The topic for this month’s RPG Blog Carnival is Genre mixing in RPGs hosted by Shinobicow over at The Dump Stat. For more details about the RPG Blog Carnival, visit the archive of past blog carnivals over at Nevermeet Press.
In our modern geek zeitgeist it isn’t easy to satisfy the varied tastes of geeks. Even satisfying the varied tastes of your gaming group alone can be challenging.
Consider this array:
Aliens. Bothans. Cyborgs. Dinosaurs.* Elves. Free-Masons. Gunslingers. Hackers. Illithids. Journalists. Kryptonians. Lahnkmarians. Monks. Ninjas. Orwellians. Pirates. Quarians. Robots. Samurais. Taurens. Unicorns. Victorians. Wizards. Xenomorphs. Yetis. Zombies.
I know I am leaving out at least 1 thing that you would consider essential for this alphabetical noun string of geeky things.
*Dinosaurs enjoyed a narrow victory over Dwarves, with these boneheads tipping the scales.
One way to satiate the geek appetite is to play with genres. If a genre is merely a series of conventions, you could take some conventions that entertain you and mash them together, you can even take some conventions you like and dress it up as something else, or you could toss everything you like in a bucket and proceed to paint it like Pollock. We are going to ponder a few ways of bending genre to taste.
Ornately bent Out of the box.
If you haven’t decided on a game to play already, there are a number of RPGs* that are genre bending by default:
Wierd West is Sergio Leone meets Mike Mignola.
Shadowrun throws magic and meta-humans at cyberpunk.
Amethyst is future-tech and fantasy mixing like oil and water.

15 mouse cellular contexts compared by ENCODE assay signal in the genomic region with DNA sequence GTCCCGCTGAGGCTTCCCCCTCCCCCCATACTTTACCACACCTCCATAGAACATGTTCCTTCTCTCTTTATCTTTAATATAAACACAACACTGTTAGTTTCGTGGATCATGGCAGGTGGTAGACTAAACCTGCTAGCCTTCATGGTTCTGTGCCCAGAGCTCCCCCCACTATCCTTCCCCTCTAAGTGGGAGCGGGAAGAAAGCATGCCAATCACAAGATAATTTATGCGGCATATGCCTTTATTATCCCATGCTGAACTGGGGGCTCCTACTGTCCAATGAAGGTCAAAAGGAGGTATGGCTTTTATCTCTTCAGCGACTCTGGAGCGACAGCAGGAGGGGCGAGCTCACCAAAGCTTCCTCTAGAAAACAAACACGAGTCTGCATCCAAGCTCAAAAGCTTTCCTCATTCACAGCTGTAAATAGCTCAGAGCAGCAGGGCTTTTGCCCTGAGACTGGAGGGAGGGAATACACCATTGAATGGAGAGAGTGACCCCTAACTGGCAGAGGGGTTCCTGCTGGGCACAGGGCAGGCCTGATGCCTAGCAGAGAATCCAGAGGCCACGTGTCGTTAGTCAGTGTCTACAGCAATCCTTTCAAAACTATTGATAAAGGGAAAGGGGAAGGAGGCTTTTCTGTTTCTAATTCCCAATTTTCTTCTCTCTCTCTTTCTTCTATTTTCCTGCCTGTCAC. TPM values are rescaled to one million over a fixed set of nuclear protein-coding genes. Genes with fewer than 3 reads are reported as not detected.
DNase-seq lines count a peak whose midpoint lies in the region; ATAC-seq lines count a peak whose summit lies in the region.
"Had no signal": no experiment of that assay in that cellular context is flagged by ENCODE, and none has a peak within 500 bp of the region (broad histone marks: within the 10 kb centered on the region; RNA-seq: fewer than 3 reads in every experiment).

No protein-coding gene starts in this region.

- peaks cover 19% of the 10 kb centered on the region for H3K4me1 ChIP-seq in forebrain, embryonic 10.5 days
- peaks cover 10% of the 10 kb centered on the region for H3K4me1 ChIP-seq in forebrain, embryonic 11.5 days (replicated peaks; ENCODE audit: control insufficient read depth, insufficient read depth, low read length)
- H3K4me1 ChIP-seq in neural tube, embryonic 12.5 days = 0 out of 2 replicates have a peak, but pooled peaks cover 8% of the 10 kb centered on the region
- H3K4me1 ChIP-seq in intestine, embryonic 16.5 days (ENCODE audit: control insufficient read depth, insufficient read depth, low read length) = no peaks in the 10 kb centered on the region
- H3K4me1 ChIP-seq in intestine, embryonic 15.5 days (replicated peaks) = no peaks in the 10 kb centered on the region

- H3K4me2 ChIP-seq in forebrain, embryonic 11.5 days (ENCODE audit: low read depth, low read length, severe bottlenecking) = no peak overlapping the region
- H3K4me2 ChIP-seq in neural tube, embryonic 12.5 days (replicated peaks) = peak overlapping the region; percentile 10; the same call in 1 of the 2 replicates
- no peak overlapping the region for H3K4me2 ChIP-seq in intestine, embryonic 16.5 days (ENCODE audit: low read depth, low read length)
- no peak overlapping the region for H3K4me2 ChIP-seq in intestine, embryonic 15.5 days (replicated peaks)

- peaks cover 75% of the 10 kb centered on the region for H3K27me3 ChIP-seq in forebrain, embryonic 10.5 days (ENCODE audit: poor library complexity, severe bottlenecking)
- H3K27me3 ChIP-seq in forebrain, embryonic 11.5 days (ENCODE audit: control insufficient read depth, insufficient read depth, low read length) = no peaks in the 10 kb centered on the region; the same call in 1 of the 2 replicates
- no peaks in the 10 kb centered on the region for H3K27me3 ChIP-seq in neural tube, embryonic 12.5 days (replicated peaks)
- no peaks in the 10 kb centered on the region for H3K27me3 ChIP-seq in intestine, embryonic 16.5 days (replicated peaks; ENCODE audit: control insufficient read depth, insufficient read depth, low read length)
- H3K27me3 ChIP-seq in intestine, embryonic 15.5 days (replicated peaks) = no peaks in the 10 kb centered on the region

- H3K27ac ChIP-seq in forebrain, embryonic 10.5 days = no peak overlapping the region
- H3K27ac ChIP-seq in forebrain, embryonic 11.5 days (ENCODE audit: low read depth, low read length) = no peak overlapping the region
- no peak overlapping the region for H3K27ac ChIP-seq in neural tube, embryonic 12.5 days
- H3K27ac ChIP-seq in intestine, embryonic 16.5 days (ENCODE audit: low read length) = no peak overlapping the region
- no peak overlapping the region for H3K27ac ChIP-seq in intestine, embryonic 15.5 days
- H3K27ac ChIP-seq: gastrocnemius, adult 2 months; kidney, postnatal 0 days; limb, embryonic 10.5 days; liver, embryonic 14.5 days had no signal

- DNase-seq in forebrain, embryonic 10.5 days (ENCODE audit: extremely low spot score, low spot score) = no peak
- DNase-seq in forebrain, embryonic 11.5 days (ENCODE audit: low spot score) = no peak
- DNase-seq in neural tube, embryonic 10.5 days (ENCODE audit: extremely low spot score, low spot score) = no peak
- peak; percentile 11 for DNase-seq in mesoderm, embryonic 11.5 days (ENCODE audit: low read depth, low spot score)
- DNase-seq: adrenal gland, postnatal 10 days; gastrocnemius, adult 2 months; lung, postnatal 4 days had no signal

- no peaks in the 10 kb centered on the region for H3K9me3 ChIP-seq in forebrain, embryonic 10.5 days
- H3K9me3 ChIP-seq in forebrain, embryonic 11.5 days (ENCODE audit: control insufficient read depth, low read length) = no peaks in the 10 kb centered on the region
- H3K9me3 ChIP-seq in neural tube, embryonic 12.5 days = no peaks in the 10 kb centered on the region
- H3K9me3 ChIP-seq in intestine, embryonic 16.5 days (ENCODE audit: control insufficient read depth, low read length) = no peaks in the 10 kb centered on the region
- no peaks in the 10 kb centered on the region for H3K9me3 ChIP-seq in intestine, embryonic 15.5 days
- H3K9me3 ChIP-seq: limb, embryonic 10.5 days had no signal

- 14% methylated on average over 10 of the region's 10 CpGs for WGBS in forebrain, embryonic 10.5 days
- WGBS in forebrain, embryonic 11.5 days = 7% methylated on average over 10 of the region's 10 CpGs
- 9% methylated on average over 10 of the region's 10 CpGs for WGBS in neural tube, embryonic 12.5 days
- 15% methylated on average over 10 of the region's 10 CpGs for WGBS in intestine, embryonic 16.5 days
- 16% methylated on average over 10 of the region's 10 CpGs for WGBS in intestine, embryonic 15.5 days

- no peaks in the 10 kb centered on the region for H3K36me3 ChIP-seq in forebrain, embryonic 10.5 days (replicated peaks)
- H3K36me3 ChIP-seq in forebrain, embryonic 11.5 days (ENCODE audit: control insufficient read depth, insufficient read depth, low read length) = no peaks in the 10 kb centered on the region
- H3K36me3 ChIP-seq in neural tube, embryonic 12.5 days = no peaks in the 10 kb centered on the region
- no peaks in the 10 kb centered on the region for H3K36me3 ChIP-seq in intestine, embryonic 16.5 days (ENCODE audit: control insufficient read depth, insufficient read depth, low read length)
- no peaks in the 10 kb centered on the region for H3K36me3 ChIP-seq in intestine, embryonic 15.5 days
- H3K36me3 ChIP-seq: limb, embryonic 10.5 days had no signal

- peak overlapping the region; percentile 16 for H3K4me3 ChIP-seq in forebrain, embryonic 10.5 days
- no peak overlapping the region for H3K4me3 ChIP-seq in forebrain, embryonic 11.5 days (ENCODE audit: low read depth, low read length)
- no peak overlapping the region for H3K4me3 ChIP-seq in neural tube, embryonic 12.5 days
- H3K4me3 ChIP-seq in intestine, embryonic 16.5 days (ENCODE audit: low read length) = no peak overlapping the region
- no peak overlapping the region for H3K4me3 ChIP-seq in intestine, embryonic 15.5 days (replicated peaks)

Eclipse Phase is post-apocalyptic trans-human conspiracy and horror.
CthulhuTech is the beast born of cosmic horror spliced with mecha anime.
Rifts is the classic multi-genre smorgasbord from the mind of Kevin Siembieda.
Gamma World is swords & sorcery & science fiction on a post-apocalyptic platter.
Not only do these serve as solid examples of how genre bending can be executed, but they are fun and can save you on a lot of work.
*There are likely a thousand other games that I am not naming. If there is one you love that was not named either know that it must not be named lest it rise and swallow the Earth, or drop me a line in the comments.
Masterfully bend the box.
If you have already decided on a game to play or can’t convince your players to try a new rule-set, discretely bend conventions in the existing game. Choose a single convention* or discrete group of conventions and weave them into a single adventure. Episodic TV shows routinely bend genre for a single episode by applying a zero-sum scenario (whatever changes occur will balance back out to zero by the end). Special episodes for Halloween often bend the show’s conventions to include horror conventions and Christmas episodes often include morality play conventions. You can make almost any idea fit.
Here are some conventions to consider bending with:
Stanislavsky gun – A weapon or item of power is introduced that temporarily changes the balance of things. It is introduced, waived about, alluded to and/or fought over a few times before it is actually used, but once it is used it is spent or destroyed. This convention came from drama / tragedy, but works well in space operas.